It is axiomatic that the prisoners who are serving life without parole have much higher total costs, such as medical costs associated with geriatric care, medical care for chronic health issues and end-of-life care. It is well documented that most Americans spend most of their lifetime health-care dollars during their end-of-life phase. There is no reason to doubt that the lifetime costs of average life-without-parole sentences will be higher than average costs of persons serving shorter sentences.
Since there is little data about the real cost of a life-without-parole sentence, the commission reached only general conclusions based upon general facts about end-of-life issues. Faced with lower that actual incarceration costs and higher than average prosecution costs, the commission settled for the proposition that while the cost of death penalty prosecutions is higher, no realistic precise figures could be ascertained.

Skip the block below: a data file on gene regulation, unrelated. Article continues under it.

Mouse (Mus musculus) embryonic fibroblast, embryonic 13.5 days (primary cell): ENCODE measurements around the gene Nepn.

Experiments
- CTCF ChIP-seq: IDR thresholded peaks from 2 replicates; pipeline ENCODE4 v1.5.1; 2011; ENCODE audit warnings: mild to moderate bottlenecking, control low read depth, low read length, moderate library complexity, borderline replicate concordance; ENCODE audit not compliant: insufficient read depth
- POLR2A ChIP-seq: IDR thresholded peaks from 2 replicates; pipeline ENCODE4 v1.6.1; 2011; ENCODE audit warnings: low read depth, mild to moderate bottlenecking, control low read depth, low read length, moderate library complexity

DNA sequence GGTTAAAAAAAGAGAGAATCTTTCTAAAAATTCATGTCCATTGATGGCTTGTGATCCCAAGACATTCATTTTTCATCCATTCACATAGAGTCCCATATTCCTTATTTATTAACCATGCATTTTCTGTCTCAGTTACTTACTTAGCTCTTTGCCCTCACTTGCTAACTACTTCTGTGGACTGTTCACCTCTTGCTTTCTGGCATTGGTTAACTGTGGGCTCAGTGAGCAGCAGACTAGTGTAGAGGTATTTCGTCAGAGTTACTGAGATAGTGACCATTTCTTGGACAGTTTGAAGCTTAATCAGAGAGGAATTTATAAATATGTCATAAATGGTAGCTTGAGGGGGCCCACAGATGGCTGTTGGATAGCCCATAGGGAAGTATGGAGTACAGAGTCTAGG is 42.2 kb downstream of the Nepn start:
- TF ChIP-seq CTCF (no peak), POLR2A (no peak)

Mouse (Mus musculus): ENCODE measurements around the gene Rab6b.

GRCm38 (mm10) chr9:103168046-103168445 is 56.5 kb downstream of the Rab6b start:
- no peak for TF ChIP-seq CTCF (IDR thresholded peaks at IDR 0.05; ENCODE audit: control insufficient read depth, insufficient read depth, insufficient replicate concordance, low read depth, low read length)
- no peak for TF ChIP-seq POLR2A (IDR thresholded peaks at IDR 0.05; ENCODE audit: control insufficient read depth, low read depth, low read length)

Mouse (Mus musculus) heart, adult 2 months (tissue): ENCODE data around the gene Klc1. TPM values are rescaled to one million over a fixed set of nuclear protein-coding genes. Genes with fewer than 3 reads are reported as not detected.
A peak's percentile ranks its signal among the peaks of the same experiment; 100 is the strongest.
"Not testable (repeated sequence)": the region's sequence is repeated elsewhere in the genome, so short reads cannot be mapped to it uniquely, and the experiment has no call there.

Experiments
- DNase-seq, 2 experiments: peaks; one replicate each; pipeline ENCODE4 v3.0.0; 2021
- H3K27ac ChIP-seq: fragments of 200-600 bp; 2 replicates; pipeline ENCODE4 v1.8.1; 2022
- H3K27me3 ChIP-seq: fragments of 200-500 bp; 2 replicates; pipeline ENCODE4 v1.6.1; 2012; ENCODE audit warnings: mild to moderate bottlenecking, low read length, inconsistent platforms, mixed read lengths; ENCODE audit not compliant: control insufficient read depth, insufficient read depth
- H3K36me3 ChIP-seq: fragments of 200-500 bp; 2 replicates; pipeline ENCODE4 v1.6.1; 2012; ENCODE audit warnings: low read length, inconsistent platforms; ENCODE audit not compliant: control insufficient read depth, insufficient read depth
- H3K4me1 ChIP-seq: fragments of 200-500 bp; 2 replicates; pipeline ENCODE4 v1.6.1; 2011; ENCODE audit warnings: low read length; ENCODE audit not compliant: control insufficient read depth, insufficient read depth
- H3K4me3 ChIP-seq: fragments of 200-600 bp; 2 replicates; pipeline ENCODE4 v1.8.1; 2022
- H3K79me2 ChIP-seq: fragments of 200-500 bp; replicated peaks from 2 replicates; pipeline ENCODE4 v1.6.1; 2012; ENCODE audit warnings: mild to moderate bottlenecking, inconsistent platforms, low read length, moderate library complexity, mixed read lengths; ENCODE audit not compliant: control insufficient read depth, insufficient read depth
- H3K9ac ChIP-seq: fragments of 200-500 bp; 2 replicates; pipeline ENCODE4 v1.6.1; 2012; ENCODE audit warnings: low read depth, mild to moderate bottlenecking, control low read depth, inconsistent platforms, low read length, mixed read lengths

(Jim Reams is the Rockingham County attorney.)
Commission member and Rockingham County Attorney Jim Reams told the Concord Monitor that a reason to retain the death penalty is the limitation of the law.
He described New Hampshire's statutes as "much more protective" than those in other death penalty states.
Reams also said he believes the death penalty has a deterrent effect, referring to a story the commission heard from Peter Heed, the Cheshire County attorney. According to Reams, Heed told the commission that when he was a criminal defense lawyer, a client said he didn't kill a police officer because he knew he could face the death penalty.
"There's a police officer probably alive today who doesn't even know he was saved by the fact that we had a death penalty," Reams said.